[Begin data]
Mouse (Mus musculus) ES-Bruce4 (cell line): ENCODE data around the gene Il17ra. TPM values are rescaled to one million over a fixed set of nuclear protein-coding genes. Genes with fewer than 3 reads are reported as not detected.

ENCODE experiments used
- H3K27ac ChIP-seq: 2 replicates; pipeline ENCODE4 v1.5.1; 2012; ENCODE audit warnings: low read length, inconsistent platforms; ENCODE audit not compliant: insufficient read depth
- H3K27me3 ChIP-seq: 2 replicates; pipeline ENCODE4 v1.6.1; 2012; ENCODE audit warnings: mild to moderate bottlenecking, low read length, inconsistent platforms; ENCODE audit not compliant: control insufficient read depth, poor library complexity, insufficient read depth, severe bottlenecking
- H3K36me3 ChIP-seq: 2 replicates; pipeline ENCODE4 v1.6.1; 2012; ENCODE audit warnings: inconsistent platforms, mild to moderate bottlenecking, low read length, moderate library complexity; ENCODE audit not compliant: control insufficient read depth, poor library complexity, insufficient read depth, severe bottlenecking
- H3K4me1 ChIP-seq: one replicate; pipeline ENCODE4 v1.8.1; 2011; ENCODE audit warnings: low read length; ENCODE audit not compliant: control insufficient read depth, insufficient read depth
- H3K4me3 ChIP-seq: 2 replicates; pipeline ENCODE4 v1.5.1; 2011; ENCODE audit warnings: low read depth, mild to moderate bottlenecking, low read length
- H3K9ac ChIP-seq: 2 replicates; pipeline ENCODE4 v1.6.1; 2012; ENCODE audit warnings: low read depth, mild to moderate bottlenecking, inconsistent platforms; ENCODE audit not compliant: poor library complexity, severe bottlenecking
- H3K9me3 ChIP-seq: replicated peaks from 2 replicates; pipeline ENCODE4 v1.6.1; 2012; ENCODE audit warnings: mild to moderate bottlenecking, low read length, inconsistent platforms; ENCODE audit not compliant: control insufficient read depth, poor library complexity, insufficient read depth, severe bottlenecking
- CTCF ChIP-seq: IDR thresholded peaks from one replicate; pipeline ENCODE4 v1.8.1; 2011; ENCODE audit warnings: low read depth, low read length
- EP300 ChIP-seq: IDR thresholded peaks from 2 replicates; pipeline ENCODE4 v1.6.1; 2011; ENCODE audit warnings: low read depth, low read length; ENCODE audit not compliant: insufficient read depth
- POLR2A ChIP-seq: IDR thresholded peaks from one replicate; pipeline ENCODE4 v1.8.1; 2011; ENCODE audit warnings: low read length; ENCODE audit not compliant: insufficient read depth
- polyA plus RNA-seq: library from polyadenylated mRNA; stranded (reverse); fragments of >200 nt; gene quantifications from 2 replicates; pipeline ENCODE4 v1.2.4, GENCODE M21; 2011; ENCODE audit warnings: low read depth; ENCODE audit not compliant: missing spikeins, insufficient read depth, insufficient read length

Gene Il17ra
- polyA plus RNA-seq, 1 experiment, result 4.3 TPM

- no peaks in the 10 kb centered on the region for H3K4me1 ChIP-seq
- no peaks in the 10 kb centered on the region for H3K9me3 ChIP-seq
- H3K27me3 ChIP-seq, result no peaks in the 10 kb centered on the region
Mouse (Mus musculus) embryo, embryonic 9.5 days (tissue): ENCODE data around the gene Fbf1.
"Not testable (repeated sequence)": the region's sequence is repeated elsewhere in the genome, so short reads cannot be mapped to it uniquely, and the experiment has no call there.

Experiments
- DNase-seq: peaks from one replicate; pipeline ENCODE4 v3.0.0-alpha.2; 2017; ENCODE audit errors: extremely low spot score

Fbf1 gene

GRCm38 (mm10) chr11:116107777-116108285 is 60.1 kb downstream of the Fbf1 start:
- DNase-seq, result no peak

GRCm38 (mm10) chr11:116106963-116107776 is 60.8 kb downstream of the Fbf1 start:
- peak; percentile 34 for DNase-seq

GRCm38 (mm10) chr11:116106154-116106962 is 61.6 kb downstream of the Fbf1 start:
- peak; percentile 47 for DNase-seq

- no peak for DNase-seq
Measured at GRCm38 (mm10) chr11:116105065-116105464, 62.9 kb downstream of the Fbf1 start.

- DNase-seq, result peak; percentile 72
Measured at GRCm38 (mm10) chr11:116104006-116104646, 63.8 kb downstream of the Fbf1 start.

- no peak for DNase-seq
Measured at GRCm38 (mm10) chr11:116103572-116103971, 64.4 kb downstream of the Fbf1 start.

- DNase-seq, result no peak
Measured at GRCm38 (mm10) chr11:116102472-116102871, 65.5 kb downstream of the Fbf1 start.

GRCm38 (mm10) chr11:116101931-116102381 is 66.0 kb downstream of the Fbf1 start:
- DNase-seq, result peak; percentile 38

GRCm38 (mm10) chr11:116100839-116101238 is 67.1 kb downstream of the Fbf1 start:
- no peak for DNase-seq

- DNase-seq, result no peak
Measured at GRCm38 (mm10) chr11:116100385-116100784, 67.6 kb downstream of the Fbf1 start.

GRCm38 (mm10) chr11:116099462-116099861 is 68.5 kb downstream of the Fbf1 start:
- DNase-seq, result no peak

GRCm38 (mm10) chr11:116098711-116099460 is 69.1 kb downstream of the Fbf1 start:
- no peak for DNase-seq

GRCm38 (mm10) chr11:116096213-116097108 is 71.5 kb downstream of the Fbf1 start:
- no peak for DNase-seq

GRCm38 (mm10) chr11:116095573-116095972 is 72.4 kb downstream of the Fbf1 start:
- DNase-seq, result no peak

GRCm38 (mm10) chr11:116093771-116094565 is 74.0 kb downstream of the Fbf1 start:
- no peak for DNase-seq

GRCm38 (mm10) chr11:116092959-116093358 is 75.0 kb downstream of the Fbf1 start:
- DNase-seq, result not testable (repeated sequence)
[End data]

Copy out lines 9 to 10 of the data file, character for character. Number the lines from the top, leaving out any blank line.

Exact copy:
- H3K9me3 ChIP-seq: replicated peaks from 2 replicates; pipeline ENCODE4 v1.6.1; 2012; ENCODE audit warnings: mild to moderate bottlenecking, low read length, inconsistent platforms; ENCODE audit not compliant: control insufficient read depth, poor library complexity, insufficient read depth, severe bottlenecking
- CTCF ChIP-seq: IDR thresholded peaks from one replicate; pipeline ENCODE4 v1.8.1; 2011; ENCODE audit warnings: low read depth, low read length